Much room for technical development remains, despite the long history of electric communications.
Decades elapsed between the first version of the telegraph and the first phone call, in which the inventor of the telephone, Graham Bell, uttered the famous words, “Mister Watson, come here, I need you,” to his assistant Thomas Watson.
It now seems that 4G barely had time to settle in before 5G began hitting the streets. The development cycle of just under ten analogue and digital telephone systems has been completed in about the time that separated the telegraph from the first phone call. In the same period, the transmission of data has shifted continuously from cable-based, electromagnetic signals to wireless radio traffic.
Wireless communication is not ultimately wireless. Even pocket devices only work independently for a limited time; to be recharged, they need to be connected to the power grid for hours at a time, at regular intervals. So much for being wireless.
Base stations, which mobile devices connect to via radio signals, also depend on the power grid. While a base station can already communicate wirelessly, it cannot work without electricity cables. Given the need for base stations and other systems to control network components, electricity is becoming even more important.
Because of large energy needs
A range of evaluations have been performed of electricity consumption by, and carbon dioxide emissions from, telecommunications systems. Naturally, such assessments tend to link telecommunications to ICT systems as a whole. The carbon footprint of ICT devices remains under 5% of the total, but their share is growing continually. It is generally believed that power consumption will continue to double in cycles of around five years.
The electricity bill of European telecommunication network operators accounts for around 20% of their overall cost budget (OPEX). Finnish operators use over 0.5 TWh per year, which is equal to the annual production of Kemijoki’s largest hydropower plant and around 1.5 months of production by the type of nuclear reactor used in Loviisa.
You get what you order
The energy consumption of telecommunications has not yet been properly optimised. Resources have been allocated to achieve huge data transmission capacity; naturally, every effort has been made to succeed in this, which has required faster computing components, equipped with multi-core processors, in smaller and smaller casings. This has resulted in greater power consumption and greater, electricity-guzzling cooling needs due to problems with overheating. In addition, the move to higher frequencies requires a denser base-station network, increasing the number of electricity-consuming base stations.
What’s the solution?
Ten years ago, the construction industry had reached the point where a detached house, well constructed based on the technology of its time, was gorging on heating energy by current standards. It is now possible to build very low-energy buildings using conventional methods, due to improvements in building materials, regulations and, above all, greater public awareness of energy issues. With more investment in the issue, buildings can even produce energy. This means plus-energy construction.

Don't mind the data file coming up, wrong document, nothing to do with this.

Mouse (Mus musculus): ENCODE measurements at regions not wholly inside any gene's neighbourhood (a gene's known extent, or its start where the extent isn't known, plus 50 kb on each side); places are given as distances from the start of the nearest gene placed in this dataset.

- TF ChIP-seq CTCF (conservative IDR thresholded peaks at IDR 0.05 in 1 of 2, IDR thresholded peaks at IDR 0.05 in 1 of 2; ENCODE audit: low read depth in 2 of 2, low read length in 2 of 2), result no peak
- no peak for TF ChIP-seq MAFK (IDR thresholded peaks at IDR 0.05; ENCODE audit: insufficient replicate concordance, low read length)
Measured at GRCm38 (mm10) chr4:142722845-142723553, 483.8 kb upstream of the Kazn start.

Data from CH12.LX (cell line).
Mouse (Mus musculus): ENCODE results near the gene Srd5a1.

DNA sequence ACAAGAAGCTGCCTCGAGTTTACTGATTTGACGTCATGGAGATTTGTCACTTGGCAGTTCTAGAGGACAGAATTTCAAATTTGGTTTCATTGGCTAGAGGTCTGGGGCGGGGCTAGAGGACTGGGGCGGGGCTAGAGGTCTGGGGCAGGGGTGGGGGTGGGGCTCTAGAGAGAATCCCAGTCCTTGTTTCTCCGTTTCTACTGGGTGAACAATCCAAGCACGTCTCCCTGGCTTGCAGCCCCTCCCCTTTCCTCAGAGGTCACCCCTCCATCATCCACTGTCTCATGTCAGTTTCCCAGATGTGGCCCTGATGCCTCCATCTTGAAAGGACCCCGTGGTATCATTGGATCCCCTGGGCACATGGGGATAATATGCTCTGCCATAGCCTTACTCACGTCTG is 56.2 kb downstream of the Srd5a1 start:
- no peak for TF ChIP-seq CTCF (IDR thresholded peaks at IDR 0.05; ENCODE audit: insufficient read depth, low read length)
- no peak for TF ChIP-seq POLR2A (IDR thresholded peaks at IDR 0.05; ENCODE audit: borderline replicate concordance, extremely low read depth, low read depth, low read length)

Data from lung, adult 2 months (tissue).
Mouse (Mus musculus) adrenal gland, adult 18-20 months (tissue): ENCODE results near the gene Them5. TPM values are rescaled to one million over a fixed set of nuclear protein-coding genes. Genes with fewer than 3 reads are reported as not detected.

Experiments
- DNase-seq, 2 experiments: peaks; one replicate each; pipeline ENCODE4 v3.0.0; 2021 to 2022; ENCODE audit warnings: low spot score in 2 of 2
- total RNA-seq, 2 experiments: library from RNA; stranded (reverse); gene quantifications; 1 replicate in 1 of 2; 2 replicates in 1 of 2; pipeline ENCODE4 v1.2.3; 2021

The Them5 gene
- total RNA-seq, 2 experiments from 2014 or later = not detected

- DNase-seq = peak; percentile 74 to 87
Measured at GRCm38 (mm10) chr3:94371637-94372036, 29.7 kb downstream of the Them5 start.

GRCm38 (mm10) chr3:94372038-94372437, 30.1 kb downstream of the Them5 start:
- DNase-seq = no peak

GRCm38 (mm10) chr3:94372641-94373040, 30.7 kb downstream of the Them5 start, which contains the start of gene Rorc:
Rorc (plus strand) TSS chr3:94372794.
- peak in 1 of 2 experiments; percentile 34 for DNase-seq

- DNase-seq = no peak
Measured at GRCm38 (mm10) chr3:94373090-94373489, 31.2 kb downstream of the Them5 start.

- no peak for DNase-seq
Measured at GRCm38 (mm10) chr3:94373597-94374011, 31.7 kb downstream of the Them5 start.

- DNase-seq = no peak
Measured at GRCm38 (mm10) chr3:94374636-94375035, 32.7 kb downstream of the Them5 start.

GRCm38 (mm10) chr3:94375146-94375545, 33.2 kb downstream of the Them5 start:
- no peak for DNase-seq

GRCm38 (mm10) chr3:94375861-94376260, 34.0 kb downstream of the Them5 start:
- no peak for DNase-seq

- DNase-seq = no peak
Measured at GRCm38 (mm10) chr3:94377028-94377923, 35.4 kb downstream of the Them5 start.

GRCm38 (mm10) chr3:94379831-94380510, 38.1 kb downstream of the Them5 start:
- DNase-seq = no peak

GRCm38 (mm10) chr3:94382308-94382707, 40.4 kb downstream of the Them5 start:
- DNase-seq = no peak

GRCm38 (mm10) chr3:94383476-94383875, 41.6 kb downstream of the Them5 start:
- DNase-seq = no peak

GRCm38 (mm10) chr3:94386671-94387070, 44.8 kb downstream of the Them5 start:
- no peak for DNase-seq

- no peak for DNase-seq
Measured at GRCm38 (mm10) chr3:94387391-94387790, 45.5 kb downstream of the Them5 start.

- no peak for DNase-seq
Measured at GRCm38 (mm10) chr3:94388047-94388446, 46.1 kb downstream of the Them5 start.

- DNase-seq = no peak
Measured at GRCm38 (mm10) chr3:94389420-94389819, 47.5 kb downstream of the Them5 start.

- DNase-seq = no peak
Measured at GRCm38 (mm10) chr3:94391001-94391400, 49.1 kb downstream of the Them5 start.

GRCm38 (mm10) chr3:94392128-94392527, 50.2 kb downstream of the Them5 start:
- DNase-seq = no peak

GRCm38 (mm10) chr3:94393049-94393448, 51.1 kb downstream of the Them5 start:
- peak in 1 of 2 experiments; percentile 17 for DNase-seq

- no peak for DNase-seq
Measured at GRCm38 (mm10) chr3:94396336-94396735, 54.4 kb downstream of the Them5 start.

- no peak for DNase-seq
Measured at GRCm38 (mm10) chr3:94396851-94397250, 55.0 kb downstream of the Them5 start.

The advent of plus-energy buildings has been made possible by a number of technical improvements and tools. These include the development of windows, qualitative and quantitative improvements in insulation, more-efficient heating technologies like the introduction of heat pump technology, and a range of new energy sources – such as solar and wind power – integrated into buildings.
But could the technical solutions used in telecommunications be developed to the point where ‘zero energy’ is achieved? The answer is, of course, yes. For example, the power consumption of devices could be reduced using electronics that consume less energy than now. Together with energy harvesting (solar, wind and vibrations etc.) and fuel cells, advanced battery technology is moving us into the age of telecommunications without power cables. The software used in devices has not been optimised at all. Additionally, rising cooling needs have led to the construction of better coolers instead of more efficient hardware and software.
Zero energy telecommunications should be viewed as a situation in which telecommunications devices function optimally in terms of energy consumption, and for long stretches without external energy sources. The term ‘energy autonomous device’ will become more and more familiar. Development is now happening on several fronts.
To quote very freely from J.F.Kennedy’s famous speech on the lunar missions: “We choose to study this not because it is easy, but because it is very hard. This is a challenge big enough for us to get our teeth into.”